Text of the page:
On April 19, 1865, around twenty-five million Americans attended memorial services for the assassinated President Abraham Lincoln, in Washington DC, and all over the vast United States.
On February 16, eight years earlier, a medical officer in the United States Navy died, and his funeral services were attended by even more Americans, from sea to shining sea.
And, you’ve probably never even heard of Elisha Kent Kane.
A year before this forgotten hero was born, a man began traipsing from Hudson Bay, east from the Coppermine riverhead, with mapmaking in mind. During the three years it took him and his expedition party to cover the distance required, he managed to lose more than half of his complement of men, either by way of starvation or murder, with cannibalism thrown in to stave off the hunger. When that didn’t work, they turned to eating their footwear, giving John Franklin the moniker of ‘the man who ate his boots’.
A decade before those men tried to map the north coast of Canada and ended up chewing their orthopedics, a man was born in Spilsby, six miles away from Franklin's own birthplace in Somersby, Lincolnshire, who would claim his own fame by becoming the longest serving poet laureate ever, once he’d completed his education at the King Edward Grammar School in Louth, large parts of which are now my house.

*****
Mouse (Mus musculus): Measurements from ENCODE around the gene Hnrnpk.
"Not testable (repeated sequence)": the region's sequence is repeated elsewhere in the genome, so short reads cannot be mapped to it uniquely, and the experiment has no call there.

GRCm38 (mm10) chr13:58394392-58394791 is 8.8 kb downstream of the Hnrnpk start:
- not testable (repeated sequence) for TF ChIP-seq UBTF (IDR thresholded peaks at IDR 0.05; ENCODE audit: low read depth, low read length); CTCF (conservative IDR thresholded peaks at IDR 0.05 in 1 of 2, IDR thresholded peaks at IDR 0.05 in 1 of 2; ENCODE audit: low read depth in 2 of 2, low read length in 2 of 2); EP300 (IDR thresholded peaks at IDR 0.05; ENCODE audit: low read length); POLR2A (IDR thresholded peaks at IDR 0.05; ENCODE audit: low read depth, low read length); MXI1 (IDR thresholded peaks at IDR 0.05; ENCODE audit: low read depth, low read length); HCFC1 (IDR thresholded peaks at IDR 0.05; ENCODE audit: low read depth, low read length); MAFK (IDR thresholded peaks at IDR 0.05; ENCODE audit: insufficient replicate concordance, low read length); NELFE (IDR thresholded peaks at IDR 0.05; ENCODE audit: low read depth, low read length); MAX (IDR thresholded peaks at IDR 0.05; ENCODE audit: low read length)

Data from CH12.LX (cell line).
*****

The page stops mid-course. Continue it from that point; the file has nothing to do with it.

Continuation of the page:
One of Alfred Tennyson’s poems was this one, written about his wife Emily’s uncle, the aforementioned shoe-muncher John Franklin.
Not here! the white North has thy bones; and thou,
Art passing on thine happier voyage now
Toward no earthly pole.
Not a happy ditty, but integral to our essay.
You see this is a story of three men, interconnected, and joined in ways that include, most significantly for me, and thus for you, the drawing room of my house.
Let’s begin with Franklin.
Having returned to England in 1822, thinner and more Canadian, Franklin married the Romantic poet, Eleanor Anne Porden, whose epic poem Cœur de Lion, or The Third Crusade, stretched to sixteen ‘books’, and was written while Franklin explored.
He fairly promptly left again, however, to once more trace the North American coast, this time beginning at the Mackenzie River, and then northeast with Frederick William Beechey from the Bering Strait, and finally down the Mackenzie, becoming the rather mediocre ‘second’ European to reach its mouth.